A systematic review of interventions for preventing obesity in children highlighted ‘establishing environments and cultural practices within schools that support children eating healthier foods throughout the day’ as one of the most effective intervention strategies( 1 ). The objective monitoring of lunchtime food choices facilitated by cashless canteen systems in schools also has significant potential as a key outcome measure in nutrition research. Even though these systems have the potential to track the food purchasing habits of hundreds of school children over a prolonged period of time (which would not be feasible for other dietary assessment methods) little research has been conducted in the area.
This aim of this study was to examine the food purchasing habits of pupils aged 12–13 (year 9) and 17–18 years old (year 14) at the school canteen. Preliminary work was carried out in two secondary schools, one urban and one rural, to improve the till layouts. This enabled more detailed information about food purchases to be captured. Purchasing data from the cashless canteen systems was obtained from each school. This purchasing data for six weeks across April and May was entered into Nutritics dietary analysis package for 115 year 9 pupils and 179 year 14 pupils. Frequency data was analysed as a proportion of all food purchases to determine the most popular food choices made by year 9 and year 14 pupils. Separate analyses took place for each school as the school menus were not standardised.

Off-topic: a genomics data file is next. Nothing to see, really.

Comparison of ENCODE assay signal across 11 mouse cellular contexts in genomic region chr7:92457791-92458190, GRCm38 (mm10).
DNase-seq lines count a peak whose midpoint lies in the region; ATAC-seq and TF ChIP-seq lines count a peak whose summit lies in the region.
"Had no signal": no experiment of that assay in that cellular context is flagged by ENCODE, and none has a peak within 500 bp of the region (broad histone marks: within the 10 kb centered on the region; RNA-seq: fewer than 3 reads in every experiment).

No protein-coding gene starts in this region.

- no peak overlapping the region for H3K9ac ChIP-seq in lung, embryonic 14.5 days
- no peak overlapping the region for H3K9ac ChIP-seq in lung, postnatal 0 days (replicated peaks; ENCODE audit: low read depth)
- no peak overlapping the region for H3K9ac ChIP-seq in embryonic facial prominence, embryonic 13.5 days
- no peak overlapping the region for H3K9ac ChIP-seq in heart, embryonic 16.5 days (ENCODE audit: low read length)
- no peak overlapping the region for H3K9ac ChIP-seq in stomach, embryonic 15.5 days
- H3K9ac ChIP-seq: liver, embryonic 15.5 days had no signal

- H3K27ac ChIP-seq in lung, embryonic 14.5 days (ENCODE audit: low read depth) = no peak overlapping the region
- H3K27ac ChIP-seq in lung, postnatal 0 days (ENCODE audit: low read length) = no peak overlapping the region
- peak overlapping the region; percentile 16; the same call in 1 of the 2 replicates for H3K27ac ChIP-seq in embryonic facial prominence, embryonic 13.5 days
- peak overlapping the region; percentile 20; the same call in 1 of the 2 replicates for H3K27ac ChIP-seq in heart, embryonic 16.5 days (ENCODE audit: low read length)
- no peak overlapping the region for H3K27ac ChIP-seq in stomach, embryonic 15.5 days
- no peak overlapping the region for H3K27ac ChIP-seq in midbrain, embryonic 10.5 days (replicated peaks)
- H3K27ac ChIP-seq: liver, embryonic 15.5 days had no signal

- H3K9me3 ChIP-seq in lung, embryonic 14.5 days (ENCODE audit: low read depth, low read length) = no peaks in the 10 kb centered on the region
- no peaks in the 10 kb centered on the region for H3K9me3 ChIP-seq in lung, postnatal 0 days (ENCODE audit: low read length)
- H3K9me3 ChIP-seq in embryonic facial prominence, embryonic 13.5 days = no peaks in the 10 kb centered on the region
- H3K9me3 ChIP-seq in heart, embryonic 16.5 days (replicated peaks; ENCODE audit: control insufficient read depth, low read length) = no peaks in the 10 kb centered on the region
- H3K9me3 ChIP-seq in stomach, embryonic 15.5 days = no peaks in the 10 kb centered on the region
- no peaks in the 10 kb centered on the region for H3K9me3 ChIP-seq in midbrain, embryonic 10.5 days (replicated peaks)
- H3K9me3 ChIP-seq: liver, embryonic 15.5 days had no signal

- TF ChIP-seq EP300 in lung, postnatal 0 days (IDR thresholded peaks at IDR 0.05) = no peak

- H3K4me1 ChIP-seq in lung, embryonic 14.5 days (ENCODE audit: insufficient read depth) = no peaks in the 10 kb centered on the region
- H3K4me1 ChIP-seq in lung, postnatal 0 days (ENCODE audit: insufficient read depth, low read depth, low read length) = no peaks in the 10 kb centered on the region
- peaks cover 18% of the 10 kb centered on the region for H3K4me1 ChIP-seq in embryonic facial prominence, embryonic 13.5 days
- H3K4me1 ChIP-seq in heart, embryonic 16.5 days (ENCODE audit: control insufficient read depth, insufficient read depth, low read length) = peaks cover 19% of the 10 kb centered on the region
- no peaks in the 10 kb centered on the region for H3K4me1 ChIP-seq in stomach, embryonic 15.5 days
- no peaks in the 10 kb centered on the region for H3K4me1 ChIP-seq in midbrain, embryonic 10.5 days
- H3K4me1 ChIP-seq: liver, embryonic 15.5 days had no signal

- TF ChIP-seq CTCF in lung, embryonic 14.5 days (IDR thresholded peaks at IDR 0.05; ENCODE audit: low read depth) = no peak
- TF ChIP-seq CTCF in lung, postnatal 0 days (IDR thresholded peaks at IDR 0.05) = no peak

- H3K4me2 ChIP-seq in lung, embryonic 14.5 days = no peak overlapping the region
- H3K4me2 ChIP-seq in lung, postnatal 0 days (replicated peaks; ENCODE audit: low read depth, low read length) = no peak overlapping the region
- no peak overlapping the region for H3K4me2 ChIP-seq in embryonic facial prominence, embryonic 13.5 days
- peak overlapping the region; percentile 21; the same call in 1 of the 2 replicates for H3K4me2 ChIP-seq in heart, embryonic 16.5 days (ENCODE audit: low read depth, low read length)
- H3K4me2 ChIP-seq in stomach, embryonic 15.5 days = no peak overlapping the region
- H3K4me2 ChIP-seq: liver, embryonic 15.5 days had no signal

*Proportion (%) of food/beverages purchased out of the total number of purchases per category.
The most and least popular food choices differed between the urban and rural school, with the exceptions being that beef burgers were the most popular main for year 9 pupils in both schools, custard was the most popular dessert for year 14 pupils in both schools, and milkshake was the least popular drink for year 14 pupils in both schools. Within each school, year 9 and year 14 pupils differed in the least popular food choices and this was also true for the most popular foods purchased in the rural school but not the urban school.
The current study provides new evidence regarding the use of CC data to monitor pupil's purchasing habits and suggests changes in food purchasing habits between year 9 and year 14 pupils that would be worthy of investigation in a larger more representative sample of schools to help inform future dietary interventions in the school setting.